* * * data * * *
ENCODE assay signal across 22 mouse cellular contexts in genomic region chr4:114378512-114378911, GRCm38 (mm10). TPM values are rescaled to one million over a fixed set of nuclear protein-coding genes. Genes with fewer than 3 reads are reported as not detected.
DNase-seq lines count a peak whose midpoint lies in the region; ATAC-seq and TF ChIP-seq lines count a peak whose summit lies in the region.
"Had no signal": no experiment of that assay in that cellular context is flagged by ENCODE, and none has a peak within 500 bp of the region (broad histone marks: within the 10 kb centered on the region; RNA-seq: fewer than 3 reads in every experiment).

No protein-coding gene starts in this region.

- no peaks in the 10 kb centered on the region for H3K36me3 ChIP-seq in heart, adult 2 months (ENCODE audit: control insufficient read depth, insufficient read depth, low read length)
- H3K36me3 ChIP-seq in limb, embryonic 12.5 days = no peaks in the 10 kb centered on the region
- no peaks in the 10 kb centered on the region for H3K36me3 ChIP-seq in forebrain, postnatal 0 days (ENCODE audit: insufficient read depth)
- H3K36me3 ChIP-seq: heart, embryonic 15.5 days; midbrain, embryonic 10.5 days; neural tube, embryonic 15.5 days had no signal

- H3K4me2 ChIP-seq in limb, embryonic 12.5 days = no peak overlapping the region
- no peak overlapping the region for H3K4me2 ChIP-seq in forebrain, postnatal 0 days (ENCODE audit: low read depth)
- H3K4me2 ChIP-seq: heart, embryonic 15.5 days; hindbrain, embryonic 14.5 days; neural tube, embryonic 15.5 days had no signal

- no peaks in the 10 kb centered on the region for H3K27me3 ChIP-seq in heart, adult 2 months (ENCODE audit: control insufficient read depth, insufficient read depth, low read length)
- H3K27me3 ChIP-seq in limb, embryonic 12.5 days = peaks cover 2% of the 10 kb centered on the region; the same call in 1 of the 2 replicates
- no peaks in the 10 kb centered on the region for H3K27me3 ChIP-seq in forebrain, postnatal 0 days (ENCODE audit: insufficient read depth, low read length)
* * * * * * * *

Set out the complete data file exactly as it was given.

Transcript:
ENCODE assay signal across 22 mouse cellular contexts in genomic region chr4:114378512-114378911, GRCm38 (mm10). TPM values are rescaled to one million over a fixed set of nuclear protein-coding genes. Genes with fewer than 3 reads are reported as not detected.
DNase-seq lines count a peak whose midpoint lies in the region; ATAC-seq and TF ChIP-seq lines count a peak whose summit lies in the region.
"Had no signal": no experiment of that assay in that cellular context is flagged by ENCODE, and none has a peak within 500 bp of the region (broad histone marks: within the 10 kb centered on the region; RNA-seq: fewer than 3 reads in every experiment).

No protein-coding gene starts in this region.

- no peaks in the 10 kb centered on the region for H3K36me3 ChIP-seq in heart, adult 2 months (ENCODE audit: control insufficient read depth, insufficient read depth, low read length)
- H3K36me3 ChIP-seq in limb, embryonic 12.5 days = no peaks in the 10 kb centered on the region
- no peaks in the 10 kb centered on the region for H3K36me3 ChIP-seq in forebrain, postnatal 0 days (ENCODE audit: insufficient read depth)
- H3K36me3 ChIP-seq: heart, embryonic 15.5 days; midbrain, embryonic 10.5 days; neural tube, embryonic 15.5 days had no signal

- H3K4me2 ChIP-seq in limb, embryonic 12.5 days = no peak overlapping the region
- no peak overlapping the region for H3K4me2 ChIP-seq in forebrain, postnatal 0 days (ENCODE audit: low read depth)
- H3K4me2 ChIP-seq: heart, embryonic 15.5 days; hindbrain, embryonic 14.5 days; neural tube, embryonic 15.5 days had no signal

- no peaks in the 10 kb centered on the region for H3K27me3 ChIP-seq in heart, adult 2 months (ENCODE audit: control insufficient read depth, insufficient read depth, low read length)
- H3K27me3 ChIP-seq in limb, embryonic 12.5 days = peaks cover 2% of the 10 kb centered on the region; the same call in 1 of the 2 replicates
- no peaks in the 10 kb centered on the region for H3K27me3 ChIP-seq in forebrain, postnatal 0 days (ENCODE audit: insufficient read depth, low read length)